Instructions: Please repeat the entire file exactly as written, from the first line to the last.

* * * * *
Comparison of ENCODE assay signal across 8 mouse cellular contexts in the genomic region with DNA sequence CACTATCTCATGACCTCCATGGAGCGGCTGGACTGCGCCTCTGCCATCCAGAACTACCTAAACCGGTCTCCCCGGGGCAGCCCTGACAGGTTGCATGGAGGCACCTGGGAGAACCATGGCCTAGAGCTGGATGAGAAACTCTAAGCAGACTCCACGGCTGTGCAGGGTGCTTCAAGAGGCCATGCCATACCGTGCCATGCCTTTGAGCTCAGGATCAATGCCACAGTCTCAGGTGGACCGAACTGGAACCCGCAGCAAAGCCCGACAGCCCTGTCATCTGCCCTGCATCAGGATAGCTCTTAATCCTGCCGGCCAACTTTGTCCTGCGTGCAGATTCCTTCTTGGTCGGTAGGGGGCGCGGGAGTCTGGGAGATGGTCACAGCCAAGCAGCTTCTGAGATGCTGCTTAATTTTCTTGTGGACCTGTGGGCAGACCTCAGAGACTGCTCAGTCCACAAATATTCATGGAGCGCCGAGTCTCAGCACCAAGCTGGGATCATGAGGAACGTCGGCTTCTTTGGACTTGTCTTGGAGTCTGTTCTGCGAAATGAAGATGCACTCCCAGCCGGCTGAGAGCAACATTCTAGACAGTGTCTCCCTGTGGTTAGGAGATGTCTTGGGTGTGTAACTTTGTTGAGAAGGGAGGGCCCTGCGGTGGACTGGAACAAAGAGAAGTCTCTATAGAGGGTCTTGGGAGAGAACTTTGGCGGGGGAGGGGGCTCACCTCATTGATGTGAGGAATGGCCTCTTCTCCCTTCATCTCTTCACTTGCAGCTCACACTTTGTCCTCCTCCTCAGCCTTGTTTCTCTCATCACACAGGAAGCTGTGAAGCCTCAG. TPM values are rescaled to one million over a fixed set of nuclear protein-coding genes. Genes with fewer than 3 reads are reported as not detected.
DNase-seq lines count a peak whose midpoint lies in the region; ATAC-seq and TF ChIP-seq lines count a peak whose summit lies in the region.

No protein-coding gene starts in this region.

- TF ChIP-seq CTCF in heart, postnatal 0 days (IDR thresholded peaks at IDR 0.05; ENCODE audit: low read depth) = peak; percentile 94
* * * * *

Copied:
Comparison of ENCODE assay signal across 8 mouse cellular contexts in the genomic region with DNA sequence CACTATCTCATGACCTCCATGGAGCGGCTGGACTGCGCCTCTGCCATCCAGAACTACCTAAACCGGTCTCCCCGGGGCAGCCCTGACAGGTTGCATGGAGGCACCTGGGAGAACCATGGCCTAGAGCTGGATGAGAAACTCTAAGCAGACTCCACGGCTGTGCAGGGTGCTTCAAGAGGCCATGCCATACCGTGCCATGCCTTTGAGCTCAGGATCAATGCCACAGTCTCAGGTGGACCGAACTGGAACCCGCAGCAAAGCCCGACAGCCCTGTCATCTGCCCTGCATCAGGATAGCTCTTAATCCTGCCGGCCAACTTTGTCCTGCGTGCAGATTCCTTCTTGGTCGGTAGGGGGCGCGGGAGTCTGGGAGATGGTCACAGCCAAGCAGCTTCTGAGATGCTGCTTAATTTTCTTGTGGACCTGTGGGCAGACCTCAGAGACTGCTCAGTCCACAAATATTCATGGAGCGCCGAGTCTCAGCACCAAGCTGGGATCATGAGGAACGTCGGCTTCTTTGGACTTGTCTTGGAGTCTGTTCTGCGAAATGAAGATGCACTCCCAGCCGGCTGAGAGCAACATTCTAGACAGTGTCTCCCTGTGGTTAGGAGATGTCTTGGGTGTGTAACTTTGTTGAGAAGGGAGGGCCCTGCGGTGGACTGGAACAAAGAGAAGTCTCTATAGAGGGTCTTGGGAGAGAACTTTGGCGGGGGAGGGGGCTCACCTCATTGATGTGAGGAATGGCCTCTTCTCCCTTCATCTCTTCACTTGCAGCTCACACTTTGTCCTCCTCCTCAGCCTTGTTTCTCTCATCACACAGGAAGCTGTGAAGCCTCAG. TPM values are rescaled to one million over a fixed set of nuclear protein-coding genes. Genes with fewer than 3 reads are reported as not detected.
DNase-seq lines count a peak whose midpoint lies in the region; ATAC-seq and TF ChIP-seq lines count a peak whose summit lies in the region.

No protein-coding gene starts in this region.

- TF ChIP-seq CTCF in heart, postnatal 0 days (IDR thresholded peaks at IDR 0.05; ENCODE audit: low read depth) = peak; percentile 94